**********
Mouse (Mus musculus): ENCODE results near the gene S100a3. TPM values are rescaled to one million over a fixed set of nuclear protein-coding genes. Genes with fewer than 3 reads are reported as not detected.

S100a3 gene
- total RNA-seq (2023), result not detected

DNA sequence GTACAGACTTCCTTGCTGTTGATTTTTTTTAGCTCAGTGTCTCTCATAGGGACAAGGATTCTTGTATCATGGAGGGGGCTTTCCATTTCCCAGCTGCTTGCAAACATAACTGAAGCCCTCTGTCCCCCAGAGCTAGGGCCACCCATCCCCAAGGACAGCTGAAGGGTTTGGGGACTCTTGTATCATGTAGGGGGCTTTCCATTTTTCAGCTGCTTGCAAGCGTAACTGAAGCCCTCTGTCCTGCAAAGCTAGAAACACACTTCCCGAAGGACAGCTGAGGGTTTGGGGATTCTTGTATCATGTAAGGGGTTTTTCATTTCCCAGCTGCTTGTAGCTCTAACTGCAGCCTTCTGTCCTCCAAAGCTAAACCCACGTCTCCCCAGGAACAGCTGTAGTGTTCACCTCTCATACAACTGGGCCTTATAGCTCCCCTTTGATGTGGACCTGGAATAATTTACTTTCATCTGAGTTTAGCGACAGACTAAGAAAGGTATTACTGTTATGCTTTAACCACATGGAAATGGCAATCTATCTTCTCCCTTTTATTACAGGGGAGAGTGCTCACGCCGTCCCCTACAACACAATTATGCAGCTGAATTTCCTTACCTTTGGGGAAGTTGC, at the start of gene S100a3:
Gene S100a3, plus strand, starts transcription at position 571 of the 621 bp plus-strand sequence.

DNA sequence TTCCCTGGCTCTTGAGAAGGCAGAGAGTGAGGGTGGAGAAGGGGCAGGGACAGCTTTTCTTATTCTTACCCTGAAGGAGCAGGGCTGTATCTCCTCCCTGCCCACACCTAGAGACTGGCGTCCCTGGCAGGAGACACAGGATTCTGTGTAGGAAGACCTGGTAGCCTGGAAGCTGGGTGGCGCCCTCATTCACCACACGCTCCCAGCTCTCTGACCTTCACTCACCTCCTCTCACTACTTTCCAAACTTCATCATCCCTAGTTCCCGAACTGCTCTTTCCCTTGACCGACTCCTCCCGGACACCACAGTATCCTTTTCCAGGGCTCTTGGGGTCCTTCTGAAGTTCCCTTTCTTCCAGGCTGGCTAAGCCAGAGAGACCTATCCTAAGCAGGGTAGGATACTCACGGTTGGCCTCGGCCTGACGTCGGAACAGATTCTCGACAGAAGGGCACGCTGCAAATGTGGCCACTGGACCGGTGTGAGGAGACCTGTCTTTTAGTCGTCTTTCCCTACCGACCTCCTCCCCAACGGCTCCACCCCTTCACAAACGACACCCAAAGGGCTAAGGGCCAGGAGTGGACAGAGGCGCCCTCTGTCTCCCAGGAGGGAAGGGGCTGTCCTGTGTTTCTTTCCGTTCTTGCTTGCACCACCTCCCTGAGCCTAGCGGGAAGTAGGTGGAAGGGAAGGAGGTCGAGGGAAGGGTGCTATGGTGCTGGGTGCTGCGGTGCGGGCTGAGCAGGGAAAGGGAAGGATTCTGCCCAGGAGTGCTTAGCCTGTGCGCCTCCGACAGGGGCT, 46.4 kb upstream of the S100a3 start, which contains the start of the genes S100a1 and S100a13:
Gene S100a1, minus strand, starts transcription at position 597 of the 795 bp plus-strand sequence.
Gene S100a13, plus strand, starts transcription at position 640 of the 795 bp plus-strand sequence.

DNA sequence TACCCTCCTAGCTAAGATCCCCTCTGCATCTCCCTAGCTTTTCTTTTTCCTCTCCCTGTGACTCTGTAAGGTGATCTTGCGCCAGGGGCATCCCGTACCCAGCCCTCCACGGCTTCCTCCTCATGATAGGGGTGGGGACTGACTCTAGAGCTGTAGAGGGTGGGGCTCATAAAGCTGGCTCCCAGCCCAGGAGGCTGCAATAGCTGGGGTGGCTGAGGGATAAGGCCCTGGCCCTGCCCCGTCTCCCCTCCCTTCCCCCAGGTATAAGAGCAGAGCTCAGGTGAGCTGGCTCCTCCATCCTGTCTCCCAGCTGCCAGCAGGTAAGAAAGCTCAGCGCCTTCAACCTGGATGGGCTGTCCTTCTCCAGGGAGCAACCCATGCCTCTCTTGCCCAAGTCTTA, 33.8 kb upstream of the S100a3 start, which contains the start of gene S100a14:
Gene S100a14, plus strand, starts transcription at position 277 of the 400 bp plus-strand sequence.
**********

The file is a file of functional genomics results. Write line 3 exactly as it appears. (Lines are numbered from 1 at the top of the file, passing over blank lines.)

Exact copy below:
- total RNA-seq (2023), result not detected